Blog Round-Up: Bloggers on House Republican’s legislation, drought preparedness, choices and policies, plus Owens Lake Dust Control, Vegas and water conservation, and more

Inforgraphic from the Pacific Institute Click for a larger size.

Infographic from the Pacific Institute
Click for a larger size.

There may not be much precipitation in our atmosphere these days, but there’s no drought of commentary in the blogosphere …  So many blogs, I may have to start producing a second blog round-up …

We’re all in this drought together … well, unless Nunes sacrifices the environment first:  Doug Obegi at the NRDC’s Switchboard Blog writes: ” ... [W]hile the State and most stakeholders are working together to get through the drought, Congressman Devin Nunes and many of his far right colleagues in the Central Valley are apparently gearing up to reintroduce legislation to overturn the Endangered Species Act, preempt state environmental and water rights law, rescind the San Joaquin River Restoration Program, and generally blame environmental laws for the lack of rain and snow.   Yet in their zeal to stop the restoration of the San Joaquin River and to eliminate protections for salmon and other native fish under the Endangered Species Act, they’ve lost sight of the facts. ... ”  Read more from the NRDC’s Switchboard blog here:  Read more from the NRDC’s Switchboard blog here:  We’re All in this Drought Together (Unless Congressman Nunes Sacrifices the Environment First)

Alex Breitler goes on a search for snow and finds a little:  Video and pictures here:  Our search for snow

Drought preparedness and choices:  On the Public Record wonders about the ultimate wisdom of coming to rescue when small towns make bad choices:  “Head of the Drought Task Force said that a dozen or so small towns face running out of water in the next 60 days. The prospect of trucking water, or bringing in mobile desal plants, looms. Some of these towns may be very poor, and haven’t had the wealth to make their water supply resilient (second tank, line to a different source, pump lower in their reservoir to reach more volume). Some of them may simply not have other sources. Some of them, though, may have been living in denial about the risk of bad events. They may have had the wealth but been unwilling to pay higher rates.  Were it mine to do, I’d say that we, the people of the State, will help you once. … ”  Read more here:  Before the water trucks roll in.  See also this from the Inkstain blog: In a drought, who runs out of water, and who pays?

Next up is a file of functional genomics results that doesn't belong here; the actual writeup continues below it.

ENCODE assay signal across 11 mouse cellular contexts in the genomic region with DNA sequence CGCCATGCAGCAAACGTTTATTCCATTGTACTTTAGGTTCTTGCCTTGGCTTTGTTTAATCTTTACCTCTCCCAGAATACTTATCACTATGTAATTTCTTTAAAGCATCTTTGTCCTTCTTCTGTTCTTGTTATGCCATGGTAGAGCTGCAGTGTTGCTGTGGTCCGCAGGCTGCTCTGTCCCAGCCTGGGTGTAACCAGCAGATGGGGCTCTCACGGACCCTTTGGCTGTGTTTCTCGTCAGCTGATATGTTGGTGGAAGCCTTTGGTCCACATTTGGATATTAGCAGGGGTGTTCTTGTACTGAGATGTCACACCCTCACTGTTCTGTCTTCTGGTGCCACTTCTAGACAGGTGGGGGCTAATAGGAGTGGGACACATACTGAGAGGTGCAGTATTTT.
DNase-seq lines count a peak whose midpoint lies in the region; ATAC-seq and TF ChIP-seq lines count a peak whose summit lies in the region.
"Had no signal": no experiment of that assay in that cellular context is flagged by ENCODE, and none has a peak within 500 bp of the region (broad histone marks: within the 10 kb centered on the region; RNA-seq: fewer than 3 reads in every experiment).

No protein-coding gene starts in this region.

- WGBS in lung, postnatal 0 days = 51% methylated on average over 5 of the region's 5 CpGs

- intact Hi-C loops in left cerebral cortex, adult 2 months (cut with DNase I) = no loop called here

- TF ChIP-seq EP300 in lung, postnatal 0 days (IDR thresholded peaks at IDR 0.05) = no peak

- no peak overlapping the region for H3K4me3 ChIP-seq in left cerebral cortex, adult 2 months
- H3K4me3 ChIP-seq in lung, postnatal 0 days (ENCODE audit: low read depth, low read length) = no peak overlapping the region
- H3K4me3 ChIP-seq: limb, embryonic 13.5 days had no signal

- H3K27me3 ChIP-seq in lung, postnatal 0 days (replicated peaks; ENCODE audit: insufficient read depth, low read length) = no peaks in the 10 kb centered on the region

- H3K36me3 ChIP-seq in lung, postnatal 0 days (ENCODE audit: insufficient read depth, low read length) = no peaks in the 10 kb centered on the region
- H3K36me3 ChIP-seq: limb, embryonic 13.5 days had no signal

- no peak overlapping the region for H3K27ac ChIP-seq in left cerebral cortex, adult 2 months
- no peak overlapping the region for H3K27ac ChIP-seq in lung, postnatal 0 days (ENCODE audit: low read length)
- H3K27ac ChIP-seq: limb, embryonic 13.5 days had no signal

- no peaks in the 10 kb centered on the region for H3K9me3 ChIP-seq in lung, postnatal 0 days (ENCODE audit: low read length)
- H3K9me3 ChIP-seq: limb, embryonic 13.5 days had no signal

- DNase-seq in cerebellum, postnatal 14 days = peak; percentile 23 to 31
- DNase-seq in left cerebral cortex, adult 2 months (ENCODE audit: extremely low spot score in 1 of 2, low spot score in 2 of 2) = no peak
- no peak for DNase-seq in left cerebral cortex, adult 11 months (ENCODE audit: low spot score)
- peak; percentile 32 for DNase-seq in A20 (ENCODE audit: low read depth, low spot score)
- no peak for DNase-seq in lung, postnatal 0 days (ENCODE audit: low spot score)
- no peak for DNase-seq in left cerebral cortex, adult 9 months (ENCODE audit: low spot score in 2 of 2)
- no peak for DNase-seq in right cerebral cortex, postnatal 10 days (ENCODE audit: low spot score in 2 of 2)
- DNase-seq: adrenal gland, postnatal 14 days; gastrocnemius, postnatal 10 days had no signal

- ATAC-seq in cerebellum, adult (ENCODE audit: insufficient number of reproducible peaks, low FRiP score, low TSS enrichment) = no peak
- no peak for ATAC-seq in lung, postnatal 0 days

20% conservation is not enough in a drought:  “While embarking on a comprehensive education campaign and asking for a 20% reduction in water usage is a positive step, it simply does not go far enough in light of the realities of California’s water situation and sends the wrong message to Californians about what our water future must look like.   First of all, reductions should be mandatory. While some local agencies and municipalities are already pursuing such mandates, the Governor must send a stronger message by requiring reductions statewide. ... ”  Read more from PCL’s Green Roots blog here:  20% is Not Enough: Water Conservation in the Drought

Nothing unprecedented here:  On the Public Record says the State’s response is a little predictable:  ” … What the drought director said yesterday is utterly, straight-down-the-line, conventional thinking for the State agencies. There is nothing “unprecedented” about the State’s drought actions. He pretty much distilled standard operating procedure with every statement. … ”  How so?  Read more here:  So entirely precedented.  Then read the follow-up, Unprecedented, my ass.

More from On the Public Record:  There’s more here: Grasshopper and the Ant comes to mind. and And pretend climate change isn’t about to make us poorer.